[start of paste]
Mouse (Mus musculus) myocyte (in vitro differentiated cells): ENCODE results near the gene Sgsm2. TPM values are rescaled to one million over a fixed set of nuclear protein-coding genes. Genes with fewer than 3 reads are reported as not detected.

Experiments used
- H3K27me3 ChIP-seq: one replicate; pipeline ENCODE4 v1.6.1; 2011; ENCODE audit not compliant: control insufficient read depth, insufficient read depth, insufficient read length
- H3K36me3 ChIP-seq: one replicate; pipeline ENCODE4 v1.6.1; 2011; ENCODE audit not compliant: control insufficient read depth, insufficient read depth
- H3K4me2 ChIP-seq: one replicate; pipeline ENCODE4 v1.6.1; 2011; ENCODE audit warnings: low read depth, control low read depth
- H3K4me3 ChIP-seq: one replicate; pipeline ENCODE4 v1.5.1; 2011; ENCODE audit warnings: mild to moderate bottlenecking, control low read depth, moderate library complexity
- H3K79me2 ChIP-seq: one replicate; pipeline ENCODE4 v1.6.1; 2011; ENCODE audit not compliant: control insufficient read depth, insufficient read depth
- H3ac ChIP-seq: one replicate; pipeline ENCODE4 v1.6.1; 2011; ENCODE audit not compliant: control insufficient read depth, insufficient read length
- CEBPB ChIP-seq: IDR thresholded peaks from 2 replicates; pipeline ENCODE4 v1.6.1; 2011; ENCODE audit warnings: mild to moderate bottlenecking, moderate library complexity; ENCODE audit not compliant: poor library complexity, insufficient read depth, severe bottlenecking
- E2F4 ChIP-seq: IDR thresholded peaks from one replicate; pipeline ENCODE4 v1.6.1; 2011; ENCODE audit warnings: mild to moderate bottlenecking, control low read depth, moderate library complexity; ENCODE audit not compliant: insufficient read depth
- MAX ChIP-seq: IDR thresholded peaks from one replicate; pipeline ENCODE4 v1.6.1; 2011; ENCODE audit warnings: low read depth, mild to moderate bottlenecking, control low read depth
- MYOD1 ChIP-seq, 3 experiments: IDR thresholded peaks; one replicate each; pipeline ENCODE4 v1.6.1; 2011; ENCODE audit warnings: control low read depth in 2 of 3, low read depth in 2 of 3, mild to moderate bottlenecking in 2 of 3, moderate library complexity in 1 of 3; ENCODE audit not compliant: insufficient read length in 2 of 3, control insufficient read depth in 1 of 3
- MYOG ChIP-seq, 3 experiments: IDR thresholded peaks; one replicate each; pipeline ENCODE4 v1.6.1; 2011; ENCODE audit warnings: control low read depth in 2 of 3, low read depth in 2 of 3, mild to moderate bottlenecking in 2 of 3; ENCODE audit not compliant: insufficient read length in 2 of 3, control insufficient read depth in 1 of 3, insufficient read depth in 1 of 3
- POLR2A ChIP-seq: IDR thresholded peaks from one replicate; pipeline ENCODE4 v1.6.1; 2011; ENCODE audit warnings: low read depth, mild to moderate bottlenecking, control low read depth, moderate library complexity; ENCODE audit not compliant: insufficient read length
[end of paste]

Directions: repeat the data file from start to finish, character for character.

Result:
Mouse (Mus musculus) myocyte (in vitro differentiated cells): ENCODE results near the gene Sgsm2. TPM values are rescaled to one million over a fixed set of nuclear protein-coding genes. Genes with fewer than 3 reads are reported as not detected.

Experiments used
- H3K27me3 ChIP-seq: one replicate; pipeline ENCODE4 v1.6.1; 2011; ENCODE audit not compliant: control insufficient read depth, insufficient read depth, insufficient read length
- H3K36me3 ChIP-seq: one replicate; pipeline ENCODE4 v1.6.1; 2011; ENCODE audit not compliant: control insufficient read depth, insufficient read depth
- H3K4me2 ChIP-seq: one replicate; pipeline ENCODE4 v1.6.1; 2011; ENCODE audit warnings: low read depth, control low read depth
- H3K4me3 ChIP-seq: one replicate; pipeline ENCODE4 v1.5.1; 2011; ENCODE audit warnings: mild to moderate bottlenecking, control low read depth, moderate library complexity
- H3K79me2 ChIP-seq: one replicate; pipeline ENCODE4 v1.6.1; 2011; ENCODE audit not compliant: control insufficient read depth, insufficient read depth
- H3ac ChIP-seq: one replicate; pipeline ENCODE4 v1.6.1; 2011; ENCODE audit not compliant: control insufficient read depth, insufficient read length
- CEBPB ChIP-seq: IDR thresholded peaks from 2 replicates; pipeline ENCODE4 v1.6.1; 2011; ENCODE audit warnings: mild to moderate bottlenecking, moderate library complexity; ENCODE audit not compliant: poor library complexity, insufficient read depth, severe bottlenecking
- E2F4 ChIP-seq: IDR thresholded peaks from one replicate; pipeline ENCODE4 v1.6.1; 2011; ENCODE audit warnings: mild to moderate bottlenecking, control low read depth, moderate library complexity; ENCODE audit not compliant: insufficient read depth
- MAX ChIP-seq: IDR thresholded peaks from one replicate; pipeline ENCODE4 v1.6.1; 2011; ENCODE audit warnings: low read depth, mild to moderate bottlenecking, control low read depth
- MYOD1 ChIP-seq, 3 experiments: IDR thresholded peaks; one replicate each; pipeline ENCODE4 v1.6.1; 2011; ENCODE audit warnings: control low read depth in 2 of 3, low read depth in 2 of 3, mild to moderate bottlenecking in 2 of 3, moderate library complexity in 1 of 3; ENCODE audit not compliant: insufficient read length in 2 of 3, control insufficient read depth in 1 of 3
- MYOG ChIP-seq, 3 experiments: IDR thresholded peaks; one replicate each; pipeline ENCODE4 v1.6.1; 2011; ENCODE audit warnings: control low read depth in 2 of 3, low read depth in 2 of 3, mild to moderate bottlenecking in 2 of 3; ENCODE audit not compliant: insufficient read length in 2 of 3, control insufficient read depth in 1 of 3, insufficient read depth in 1 of 3
- POLR2A ChIP-seq: IDR thresholded peaks from one replicate; pipeline ENCODE4 v1.6.1; 2011; ENCODE audit warnings: low read depth, mild to moderate bottlenecking, control low read depth, moderate library complexity; ENCODE audit not compliant: insufficient read length